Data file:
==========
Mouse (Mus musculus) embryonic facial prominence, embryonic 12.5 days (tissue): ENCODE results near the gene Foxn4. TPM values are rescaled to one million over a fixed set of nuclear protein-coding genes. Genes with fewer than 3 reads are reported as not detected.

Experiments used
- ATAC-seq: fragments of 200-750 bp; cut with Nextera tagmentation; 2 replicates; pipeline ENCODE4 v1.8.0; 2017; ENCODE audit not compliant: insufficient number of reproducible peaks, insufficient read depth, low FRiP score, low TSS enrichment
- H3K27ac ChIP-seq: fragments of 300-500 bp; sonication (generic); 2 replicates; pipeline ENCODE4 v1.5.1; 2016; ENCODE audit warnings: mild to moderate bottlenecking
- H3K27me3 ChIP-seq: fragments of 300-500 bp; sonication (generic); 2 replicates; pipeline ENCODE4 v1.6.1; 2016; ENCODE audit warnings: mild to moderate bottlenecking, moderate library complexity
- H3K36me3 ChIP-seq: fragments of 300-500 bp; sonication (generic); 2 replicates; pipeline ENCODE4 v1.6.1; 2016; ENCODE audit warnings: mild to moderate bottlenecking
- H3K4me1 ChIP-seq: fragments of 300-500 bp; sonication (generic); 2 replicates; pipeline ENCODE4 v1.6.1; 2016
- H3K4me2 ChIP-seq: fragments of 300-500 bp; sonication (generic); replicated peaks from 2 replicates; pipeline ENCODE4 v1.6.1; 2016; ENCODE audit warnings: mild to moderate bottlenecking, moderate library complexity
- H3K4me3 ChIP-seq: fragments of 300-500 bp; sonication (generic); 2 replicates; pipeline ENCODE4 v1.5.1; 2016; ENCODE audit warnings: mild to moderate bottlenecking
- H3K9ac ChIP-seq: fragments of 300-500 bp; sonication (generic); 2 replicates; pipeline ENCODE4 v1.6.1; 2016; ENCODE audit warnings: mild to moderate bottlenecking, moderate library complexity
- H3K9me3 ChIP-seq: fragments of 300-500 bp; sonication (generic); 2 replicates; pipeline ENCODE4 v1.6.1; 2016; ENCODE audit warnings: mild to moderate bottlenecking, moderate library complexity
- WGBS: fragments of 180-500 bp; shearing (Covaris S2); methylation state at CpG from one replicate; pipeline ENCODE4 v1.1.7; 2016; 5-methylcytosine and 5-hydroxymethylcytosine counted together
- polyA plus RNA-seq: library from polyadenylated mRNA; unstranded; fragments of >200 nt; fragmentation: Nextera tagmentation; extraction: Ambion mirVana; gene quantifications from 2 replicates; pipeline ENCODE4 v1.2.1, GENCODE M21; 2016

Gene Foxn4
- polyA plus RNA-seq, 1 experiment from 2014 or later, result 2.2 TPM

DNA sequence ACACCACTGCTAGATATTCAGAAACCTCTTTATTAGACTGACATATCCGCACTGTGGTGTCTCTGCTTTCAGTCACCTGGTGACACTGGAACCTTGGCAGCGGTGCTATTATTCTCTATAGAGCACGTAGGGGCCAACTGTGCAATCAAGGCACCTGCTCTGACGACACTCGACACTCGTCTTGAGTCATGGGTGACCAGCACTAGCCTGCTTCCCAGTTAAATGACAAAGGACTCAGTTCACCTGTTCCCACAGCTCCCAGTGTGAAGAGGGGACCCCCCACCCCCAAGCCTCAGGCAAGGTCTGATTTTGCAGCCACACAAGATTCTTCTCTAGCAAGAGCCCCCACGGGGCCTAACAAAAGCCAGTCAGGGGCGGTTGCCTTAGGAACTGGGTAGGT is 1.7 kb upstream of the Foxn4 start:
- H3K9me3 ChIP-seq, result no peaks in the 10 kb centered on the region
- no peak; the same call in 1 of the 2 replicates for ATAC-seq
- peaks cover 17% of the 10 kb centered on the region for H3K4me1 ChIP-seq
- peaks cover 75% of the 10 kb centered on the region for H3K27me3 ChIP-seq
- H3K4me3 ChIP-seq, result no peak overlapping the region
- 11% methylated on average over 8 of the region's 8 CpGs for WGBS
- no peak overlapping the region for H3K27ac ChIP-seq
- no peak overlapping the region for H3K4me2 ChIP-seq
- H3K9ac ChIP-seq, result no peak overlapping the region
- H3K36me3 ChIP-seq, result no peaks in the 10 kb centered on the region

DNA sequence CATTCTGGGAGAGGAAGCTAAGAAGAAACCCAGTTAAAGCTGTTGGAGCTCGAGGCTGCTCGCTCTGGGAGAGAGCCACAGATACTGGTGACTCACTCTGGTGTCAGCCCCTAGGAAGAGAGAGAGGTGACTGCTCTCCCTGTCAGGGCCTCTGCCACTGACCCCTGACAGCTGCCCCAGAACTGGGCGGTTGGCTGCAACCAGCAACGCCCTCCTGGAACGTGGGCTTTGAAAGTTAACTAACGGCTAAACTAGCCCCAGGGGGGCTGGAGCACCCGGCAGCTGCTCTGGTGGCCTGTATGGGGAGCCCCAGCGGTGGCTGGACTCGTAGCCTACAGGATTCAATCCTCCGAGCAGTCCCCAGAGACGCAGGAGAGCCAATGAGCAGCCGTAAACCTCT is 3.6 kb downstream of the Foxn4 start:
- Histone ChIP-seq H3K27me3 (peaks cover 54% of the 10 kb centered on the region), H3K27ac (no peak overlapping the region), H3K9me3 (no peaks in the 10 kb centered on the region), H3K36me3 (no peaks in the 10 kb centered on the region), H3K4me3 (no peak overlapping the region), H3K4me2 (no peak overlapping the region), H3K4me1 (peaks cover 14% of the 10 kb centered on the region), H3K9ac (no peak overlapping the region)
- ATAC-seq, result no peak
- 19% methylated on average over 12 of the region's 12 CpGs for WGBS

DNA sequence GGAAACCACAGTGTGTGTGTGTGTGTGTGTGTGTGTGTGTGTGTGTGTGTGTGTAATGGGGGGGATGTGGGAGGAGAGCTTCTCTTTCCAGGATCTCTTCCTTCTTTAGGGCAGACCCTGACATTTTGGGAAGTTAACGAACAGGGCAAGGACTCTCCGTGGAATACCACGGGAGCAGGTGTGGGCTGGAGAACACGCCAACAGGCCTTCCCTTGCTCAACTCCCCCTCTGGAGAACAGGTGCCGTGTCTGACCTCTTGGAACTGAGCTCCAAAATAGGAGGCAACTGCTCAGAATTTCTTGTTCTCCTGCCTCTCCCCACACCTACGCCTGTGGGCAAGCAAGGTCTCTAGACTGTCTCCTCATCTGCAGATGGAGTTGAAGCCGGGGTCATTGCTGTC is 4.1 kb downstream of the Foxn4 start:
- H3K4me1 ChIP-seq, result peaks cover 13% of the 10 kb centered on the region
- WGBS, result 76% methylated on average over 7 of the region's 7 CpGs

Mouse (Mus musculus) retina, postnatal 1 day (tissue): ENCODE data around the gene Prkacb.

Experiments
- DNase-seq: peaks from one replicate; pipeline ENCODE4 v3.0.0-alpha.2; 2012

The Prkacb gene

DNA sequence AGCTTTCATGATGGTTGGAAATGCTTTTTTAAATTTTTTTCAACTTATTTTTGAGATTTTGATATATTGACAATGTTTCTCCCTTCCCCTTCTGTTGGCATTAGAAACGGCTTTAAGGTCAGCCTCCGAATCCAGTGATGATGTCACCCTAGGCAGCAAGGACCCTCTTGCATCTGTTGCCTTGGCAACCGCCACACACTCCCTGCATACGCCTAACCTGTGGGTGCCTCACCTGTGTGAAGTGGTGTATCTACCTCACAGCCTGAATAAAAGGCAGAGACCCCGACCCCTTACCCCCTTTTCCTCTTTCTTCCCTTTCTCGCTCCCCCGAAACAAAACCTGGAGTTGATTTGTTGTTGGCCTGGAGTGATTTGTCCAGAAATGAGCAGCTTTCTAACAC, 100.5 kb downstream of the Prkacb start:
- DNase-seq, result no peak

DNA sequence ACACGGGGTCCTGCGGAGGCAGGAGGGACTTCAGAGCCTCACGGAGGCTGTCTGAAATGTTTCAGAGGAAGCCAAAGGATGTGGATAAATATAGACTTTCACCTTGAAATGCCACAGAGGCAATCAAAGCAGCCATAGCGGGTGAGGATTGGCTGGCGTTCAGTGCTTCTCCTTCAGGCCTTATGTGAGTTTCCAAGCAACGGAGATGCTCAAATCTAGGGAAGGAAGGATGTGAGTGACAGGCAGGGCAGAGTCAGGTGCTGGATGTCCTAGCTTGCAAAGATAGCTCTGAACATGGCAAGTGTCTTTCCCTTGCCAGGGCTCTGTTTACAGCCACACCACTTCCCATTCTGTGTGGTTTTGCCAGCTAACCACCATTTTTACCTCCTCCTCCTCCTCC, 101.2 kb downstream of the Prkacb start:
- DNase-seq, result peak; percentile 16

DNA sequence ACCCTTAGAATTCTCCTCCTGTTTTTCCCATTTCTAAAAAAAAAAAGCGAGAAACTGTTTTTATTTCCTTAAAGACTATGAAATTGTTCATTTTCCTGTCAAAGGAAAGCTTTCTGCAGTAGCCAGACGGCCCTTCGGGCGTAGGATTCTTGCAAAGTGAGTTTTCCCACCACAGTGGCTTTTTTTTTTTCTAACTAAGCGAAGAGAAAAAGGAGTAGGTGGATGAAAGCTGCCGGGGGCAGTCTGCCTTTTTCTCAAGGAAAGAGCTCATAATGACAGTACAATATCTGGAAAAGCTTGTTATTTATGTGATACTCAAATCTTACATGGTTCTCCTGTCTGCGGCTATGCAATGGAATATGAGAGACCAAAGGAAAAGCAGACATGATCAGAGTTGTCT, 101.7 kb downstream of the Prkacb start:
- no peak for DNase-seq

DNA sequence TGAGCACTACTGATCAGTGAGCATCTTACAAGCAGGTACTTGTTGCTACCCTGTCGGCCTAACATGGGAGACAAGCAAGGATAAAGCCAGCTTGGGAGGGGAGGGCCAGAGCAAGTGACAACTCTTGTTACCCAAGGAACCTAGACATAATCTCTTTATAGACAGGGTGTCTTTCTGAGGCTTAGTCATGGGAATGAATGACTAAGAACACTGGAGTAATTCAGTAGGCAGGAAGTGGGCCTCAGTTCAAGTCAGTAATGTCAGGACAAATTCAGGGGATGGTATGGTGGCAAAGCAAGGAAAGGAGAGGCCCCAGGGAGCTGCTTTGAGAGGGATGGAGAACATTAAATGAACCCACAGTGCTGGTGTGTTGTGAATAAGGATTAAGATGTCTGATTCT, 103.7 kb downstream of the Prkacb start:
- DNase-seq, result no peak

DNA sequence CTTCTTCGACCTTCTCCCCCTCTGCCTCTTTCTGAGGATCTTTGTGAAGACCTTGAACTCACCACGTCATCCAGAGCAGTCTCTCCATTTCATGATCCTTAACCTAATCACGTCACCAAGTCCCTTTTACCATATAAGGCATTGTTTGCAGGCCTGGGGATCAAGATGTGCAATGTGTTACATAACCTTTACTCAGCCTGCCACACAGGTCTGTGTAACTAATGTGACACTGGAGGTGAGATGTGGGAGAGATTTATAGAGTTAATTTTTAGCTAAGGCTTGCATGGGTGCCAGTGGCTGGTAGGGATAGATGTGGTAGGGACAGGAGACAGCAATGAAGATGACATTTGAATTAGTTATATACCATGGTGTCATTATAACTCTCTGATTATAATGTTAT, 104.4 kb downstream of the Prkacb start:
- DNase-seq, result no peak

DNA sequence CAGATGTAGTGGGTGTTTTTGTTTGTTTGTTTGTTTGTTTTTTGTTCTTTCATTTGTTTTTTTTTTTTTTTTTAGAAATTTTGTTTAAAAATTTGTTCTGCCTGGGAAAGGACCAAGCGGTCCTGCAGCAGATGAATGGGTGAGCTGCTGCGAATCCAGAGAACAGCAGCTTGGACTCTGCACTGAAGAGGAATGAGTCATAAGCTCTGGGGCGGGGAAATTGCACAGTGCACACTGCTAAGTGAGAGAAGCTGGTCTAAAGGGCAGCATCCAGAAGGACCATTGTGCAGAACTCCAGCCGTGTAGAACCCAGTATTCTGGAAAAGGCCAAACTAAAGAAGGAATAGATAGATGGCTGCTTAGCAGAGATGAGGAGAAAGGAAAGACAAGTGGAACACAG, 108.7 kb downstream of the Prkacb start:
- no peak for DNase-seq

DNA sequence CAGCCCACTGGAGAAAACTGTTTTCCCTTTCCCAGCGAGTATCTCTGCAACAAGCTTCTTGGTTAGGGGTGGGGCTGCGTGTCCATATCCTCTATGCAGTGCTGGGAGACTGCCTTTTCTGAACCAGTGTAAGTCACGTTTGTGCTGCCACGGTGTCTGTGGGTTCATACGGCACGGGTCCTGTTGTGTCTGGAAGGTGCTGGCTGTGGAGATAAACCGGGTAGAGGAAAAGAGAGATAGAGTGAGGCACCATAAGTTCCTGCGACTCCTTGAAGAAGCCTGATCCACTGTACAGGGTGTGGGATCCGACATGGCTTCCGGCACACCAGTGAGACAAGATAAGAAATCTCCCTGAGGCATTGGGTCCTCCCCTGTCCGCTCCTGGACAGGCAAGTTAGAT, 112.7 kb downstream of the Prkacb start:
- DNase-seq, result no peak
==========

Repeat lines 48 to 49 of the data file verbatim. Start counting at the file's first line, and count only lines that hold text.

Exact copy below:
DNA sequence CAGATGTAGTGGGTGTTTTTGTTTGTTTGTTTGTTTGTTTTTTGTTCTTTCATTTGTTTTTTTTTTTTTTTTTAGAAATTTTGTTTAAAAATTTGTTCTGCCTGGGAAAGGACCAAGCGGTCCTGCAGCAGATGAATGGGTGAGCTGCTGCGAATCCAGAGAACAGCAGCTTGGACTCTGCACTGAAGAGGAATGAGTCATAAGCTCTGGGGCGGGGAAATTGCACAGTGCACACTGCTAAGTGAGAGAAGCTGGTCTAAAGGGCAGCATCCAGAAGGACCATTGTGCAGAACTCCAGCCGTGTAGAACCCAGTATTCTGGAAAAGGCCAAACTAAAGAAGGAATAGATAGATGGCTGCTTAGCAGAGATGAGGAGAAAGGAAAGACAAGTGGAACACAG, 108.7 kb downstream of the Prkacb start:
- no peak for DNase-seq